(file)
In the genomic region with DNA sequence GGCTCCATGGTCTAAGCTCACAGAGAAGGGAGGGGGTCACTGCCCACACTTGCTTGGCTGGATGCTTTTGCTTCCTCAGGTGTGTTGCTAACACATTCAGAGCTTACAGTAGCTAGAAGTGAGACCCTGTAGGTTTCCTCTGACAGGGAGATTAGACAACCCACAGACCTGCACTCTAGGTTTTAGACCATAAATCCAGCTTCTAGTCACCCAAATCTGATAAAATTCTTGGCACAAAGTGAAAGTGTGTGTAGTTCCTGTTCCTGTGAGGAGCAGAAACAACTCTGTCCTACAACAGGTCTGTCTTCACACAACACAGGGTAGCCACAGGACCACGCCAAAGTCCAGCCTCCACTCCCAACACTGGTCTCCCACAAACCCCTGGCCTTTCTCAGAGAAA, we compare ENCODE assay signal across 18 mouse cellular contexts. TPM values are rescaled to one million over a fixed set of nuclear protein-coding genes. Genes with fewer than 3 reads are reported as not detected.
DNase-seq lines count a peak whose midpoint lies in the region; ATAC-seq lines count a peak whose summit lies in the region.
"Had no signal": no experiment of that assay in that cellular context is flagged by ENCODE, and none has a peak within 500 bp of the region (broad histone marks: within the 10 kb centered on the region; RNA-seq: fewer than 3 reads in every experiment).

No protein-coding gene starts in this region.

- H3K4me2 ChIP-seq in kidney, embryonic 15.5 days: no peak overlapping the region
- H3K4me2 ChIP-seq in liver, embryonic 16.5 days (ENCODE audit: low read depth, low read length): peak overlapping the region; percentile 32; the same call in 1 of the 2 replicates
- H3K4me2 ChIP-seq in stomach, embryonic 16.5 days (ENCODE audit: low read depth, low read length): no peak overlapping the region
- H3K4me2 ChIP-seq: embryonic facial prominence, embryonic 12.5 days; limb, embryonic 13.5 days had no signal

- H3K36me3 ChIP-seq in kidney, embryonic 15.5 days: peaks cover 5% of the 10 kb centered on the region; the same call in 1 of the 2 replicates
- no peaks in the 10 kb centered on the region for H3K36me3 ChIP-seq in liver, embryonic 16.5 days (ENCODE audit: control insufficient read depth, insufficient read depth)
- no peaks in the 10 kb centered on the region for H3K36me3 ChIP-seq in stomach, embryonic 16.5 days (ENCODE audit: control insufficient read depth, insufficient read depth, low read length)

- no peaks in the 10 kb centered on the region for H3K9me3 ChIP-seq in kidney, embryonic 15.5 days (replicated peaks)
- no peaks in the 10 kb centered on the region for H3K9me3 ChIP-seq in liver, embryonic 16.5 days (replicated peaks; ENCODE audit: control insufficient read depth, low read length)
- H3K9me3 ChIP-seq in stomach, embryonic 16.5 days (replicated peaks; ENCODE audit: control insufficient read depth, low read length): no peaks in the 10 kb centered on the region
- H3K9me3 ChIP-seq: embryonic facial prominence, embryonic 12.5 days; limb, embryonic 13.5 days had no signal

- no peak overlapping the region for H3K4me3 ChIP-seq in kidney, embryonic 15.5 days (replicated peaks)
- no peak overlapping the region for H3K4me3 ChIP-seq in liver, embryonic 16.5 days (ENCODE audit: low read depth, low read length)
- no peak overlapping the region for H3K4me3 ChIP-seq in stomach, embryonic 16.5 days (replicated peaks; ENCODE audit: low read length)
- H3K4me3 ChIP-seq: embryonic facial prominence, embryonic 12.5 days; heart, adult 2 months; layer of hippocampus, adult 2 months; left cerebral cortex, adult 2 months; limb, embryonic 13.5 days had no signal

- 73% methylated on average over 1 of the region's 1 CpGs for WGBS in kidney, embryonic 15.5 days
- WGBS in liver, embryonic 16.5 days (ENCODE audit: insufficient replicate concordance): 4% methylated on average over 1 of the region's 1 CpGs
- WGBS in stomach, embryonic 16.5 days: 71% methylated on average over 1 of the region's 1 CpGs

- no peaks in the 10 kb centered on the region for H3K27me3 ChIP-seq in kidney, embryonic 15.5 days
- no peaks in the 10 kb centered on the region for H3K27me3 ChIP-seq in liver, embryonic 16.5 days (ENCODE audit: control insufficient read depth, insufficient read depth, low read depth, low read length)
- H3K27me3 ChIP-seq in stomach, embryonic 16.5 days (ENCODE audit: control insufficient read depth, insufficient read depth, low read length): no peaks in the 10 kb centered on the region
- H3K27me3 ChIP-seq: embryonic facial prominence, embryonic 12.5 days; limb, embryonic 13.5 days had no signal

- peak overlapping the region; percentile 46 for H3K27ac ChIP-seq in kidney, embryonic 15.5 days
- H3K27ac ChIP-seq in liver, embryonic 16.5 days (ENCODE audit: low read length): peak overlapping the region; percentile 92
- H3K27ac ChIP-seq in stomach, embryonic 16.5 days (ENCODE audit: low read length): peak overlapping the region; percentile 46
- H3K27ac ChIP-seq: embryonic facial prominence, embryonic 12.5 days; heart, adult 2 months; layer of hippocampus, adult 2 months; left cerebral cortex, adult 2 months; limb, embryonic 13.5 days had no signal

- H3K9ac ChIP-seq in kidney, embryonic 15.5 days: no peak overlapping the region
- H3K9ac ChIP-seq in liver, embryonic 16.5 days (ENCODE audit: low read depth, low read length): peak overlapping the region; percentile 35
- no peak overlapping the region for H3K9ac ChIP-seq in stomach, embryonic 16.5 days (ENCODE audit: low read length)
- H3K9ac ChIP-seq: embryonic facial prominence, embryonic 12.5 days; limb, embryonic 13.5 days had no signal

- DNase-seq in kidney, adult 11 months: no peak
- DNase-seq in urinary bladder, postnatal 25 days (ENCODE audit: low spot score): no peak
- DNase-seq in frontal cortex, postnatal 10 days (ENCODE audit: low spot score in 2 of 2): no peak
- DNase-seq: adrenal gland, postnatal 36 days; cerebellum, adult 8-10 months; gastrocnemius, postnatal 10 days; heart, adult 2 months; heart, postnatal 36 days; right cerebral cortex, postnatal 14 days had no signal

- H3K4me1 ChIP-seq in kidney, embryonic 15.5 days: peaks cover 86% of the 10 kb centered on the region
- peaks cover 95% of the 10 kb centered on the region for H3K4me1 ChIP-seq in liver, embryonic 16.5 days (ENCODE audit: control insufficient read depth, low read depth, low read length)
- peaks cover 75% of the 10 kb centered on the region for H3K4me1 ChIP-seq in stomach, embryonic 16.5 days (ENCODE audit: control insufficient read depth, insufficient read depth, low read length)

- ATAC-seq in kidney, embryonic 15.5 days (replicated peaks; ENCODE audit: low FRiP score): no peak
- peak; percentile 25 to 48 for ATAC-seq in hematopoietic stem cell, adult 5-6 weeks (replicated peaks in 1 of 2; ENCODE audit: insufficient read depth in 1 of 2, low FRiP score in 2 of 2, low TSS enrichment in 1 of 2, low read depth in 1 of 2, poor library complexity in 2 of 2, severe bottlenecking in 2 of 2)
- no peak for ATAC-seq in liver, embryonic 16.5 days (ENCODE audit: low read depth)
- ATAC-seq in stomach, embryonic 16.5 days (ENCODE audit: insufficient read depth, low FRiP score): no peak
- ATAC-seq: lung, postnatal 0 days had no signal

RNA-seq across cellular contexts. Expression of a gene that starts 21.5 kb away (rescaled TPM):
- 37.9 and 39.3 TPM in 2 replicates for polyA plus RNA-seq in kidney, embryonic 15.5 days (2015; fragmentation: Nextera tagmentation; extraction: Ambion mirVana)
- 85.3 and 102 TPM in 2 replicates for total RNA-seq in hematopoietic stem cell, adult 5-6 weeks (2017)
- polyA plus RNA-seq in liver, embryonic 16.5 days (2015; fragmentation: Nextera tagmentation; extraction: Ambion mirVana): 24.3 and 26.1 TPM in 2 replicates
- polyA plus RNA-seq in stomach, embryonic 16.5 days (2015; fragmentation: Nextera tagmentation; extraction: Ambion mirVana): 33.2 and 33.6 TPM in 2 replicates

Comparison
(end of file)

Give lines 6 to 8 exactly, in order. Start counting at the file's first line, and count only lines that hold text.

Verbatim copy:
- H3K4me2 ChIP-seq in liver, embryonic 16.5 days (ENCODE audit: low read depth, low read length): peak overlapping the region; percentile 32; the same call in 1 of the 2 replicates
- H3K4me2 ChIP-seq in stomach, embryonic 16.5 days (ENCODE audit: low read depth, low read length): no peak overlapping the region
- H3K4me2 ChIP-seq: embryonic facial prominence, embryonic 12.5 days; limb, embryonic 13.5 days had no signal